Since opening its doors in 1940, Bridgeport’s 1,450-seat Klein Memorial Auditorium has been providing entertainment and information, as well as serving as a community gathering place for the region. On Saturday, Nov. 14, the Klein will celebrate its 75th Anniversary with a show, The Klein@75, featuring its resident performing arts companies and hosted by musician and band director Paul Shaffer.
“The Klein’s mission is to enrich, educate and entertain through arts and ideas, and this show does all of that,” says Laurence A. Caso, the Klein’s executive director. “Our host is one of the greatest entertainers of all times and has played with such a wide body of today’s musicians. In addition to his 33 years with David Letterman, he is a composer, the musical director and producer of the Rock and Roll Hall of Fame’s induction ceremonies, a studio musician. He has a great knowledge of music and emceeing — he’s a great, warm host.”
Looking ahead to the gig, Paul Shaffer said, “Our evening will feature the best from the Klein’s 75 years as Bridgeport’s premier cultural institution. The entertainment will be stellar — so much so that I may have to sit down at the piano and dash off something myself! I can’t wait!”
“The concert on 14th will be a joyous event, a family celebration,” says Caso. “Some dignitaries will be guest presenters, there will be some brief speeches about the Klein and its history, to share with the audience what the Klein has been and will continue to be. And it should be noted that the Klein is a regional facility — members of our resident performing arts companies represent 26 different towns.”
Taking the stage during the celebration will be the Greater Bridgeport Symphony (which has performed at the Klein for the past 70 years), New England Ballet, Fairfield County Children’s Choir, Greater Bridgeport Youth Orchestras, student singers and dancers from the ASK (After School Kids) program as well as from All Stars Project of Bridgeport, and noted jazz musician Joel Martin, creator of Jazzical and the Klein’s annual Footsteps of Peace concerts. Each company will perform its own segment, notes Caso, “then all will come together in a spectacular musical finale.”
There will be also be appearances by Bridgeport Mayor Bill Finch; George Mintz, president of the Bridgeport chapter of the NAACP; Kathleen Maher, executive director of the Barnum Museum; a segment about Fairfield Theatre Company, which has presented more than 100 concerts at the Klein in recent years; and representatives from the Barnum Festival.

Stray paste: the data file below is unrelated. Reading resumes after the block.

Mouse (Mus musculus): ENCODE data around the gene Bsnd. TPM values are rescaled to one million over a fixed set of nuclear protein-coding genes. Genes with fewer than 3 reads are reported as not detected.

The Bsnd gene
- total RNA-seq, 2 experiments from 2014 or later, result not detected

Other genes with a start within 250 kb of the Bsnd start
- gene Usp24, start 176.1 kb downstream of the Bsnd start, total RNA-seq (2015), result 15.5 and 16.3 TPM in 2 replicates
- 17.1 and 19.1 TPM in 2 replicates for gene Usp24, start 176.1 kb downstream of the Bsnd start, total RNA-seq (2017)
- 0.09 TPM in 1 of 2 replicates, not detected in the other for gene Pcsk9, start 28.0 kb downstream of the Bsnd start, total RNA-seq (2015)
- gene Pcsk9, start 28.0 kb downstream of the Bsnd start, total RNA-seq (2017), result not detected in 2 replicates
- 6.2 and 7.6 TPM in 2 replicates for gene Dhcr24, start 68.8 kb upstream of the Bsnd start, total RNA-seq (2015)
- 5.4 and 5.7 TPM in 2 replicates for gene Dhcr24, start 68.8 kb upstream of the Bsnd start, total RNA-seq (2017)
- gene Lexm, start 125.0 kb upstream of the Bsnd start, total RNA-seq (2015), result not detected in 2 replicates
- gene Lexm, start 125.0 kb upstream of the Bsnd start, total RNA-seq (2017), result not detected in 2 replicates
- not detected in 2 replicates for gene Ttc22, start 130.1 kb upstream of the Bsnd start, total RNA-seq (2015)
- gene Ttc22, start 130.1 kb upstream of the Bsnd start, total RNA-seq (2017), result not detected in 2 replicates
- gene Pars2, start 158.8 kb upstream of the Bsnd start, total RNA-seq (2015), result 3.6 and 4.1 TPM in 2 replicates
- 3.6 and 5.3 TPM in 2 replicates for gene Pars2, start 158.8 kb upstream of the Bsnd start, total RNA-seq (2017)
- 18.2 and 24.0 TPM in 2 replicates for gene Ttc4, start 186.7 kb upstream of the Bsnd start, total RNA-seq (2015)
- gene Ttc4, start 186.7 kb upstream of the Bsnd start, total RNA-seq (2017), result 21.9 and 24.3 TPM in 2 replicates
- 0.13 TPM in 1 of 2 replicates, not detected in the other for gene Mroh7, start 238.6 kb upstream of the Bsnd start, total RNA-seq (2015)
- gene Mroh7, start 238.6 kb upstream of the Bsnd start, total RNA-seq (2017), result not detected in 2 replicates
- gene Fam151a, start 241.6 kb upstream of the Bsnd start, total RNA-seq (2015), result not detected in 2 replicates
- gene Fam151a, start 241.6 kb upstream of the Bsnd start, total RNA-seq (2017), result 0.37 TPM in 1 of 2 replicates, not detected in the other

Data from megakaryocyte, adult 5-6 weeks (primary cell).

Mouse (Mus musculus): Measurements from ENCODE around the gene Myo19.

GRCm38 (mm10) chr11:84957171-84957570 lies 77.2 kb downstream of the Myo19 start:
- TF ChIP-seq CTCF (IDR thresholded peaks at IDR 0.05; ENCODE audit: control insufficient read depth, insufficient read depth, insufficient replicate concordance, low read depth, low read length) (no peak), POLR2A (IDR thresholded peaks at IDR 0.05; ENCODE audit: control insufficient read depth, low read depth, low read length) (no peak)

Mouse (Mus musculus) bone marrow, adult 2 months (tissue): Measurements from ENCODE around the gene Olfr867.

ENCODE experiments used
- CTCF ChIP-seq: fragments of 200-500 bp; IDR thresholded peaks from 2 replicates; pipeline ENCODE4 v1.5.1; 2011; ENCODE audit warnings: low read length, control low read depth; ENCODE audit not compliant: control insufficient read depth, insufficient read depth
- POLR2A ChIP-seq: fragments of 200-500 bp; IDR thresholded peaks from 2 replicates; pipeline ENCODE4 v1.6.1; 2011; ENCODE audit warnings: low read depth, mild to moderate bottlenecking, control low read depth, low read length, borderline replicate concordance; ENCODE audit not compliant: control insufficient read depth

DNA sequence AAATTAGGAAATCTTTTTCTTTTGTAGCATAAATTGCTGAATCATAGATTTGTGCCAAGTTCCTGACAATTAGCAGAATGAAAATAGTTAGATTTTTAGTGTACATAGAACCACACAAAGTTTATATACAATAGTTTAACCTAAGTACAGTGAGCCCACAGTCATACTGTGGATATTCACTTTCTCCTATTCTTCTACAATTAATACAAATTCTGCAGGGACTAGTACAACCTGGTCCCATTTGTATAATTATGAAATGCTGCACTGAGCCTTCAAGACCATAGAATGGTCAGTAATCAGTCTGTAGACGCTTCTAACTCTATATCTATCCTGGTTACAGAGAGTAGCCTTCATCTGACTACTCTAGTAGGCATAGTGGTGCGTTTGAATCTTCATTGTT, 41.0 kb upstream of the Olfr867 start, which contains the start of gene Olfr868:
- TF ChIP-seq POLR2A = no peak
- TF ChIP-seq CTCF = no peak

The concert will begin at 8 pm and tickets are priced at $75, $40, $25 and $15. They can be purchased at the Klein’s box office, 910 Fairfield Avenue, Bridgeport, online at firstname.lastname@example.org, or by calling 800-424-0160.
The Klein Memorial Auditorium was built on land and with funds for a performing arts center donated to the City of Bridgeport in the will of Jacob Klein, a local attorney and active supporter of Bridgeport community organizations who died in 1932. He also left a trust to support its operation. The auditorium was designed in the Art Deco style by local architect Leonard Asheim, and features bronze doors, a marble lobby, inlaid wood and geometric motifs.
Since opening its doors in 1940, the Klein has played host to programs ranging from symphonies and operas to theater, folk, blues, rock and reggae concerts, as well as local dance recitals, political debates and high school graduations. It currently hosts naturalization ceremonies once a year. While it has been more active at some times than others, it has been in continuous operation since opening.
As part of Klein’s will it was stipulated that although the city owns the building, operation and management must be done by an outside agency, said Caso, a 40-year television veteran and Emmy Award-winning producer who joined the Klein’s board in 2010 and became the facility’s executive director about a year ago. The Fairfield Theatre Company had been running the operation for many years, but in 2010, the theater was occupied only 65 days.
In 2011, he said, the board decided to form the Klein Memorial Auditorium Foundation and take back the management. “One of the first initiatives was the launch of ASK — After School Kids, which provides tuition-free music, drama dance and acting for the camera instruction for 100 kids ages 6 to 10; in 2015, the theater will see 250 days of activity.”
The Klein is one of only seven Broadway-size theaters remaining in Connecticut, Caso points out, and is currently serving 60,000 patrons a year. “It is a pleasure to share in the wonderful role of the Klein, how it has enriched the cultural life of so many people. I constantly meet people who tell me of experiences here during their childhoods and adolescences, how they were exposed to the ballet or symphony or something else here. We want to build on that and are open to different ideas.”
One example is the Footsteps of Peace concerts created by Joel Martin, original concerts that tell the story of a story of hero or world leader; the most recent concert was a tribute to Nelson Mandela. Another will take place next May when Loretta Swit, best known for her role of Margaret “Hot Lips” Houlihan on MASH, presents Eleanor, a one-person show on Eleanor Roosevelt — who herself spoke on the Klein’s stage in 1953.
In addition to the The Klein@75 concert, upcoming shows include Wynton Marsalis and The Lincoln Center Jazz Ensemble, presented by Fairfield Theatre Company, this evening, Thursday, Nov. 5; Beethoven’s Ninth Symphony with the Mendelssohn Choir, performed by the Greater Bridgeport Symphony, Dec. 12; and the 34th Annual Nutcracker Performances by New England Ballet Company, Dec. 19 and 20. For more information, visit theklein.org.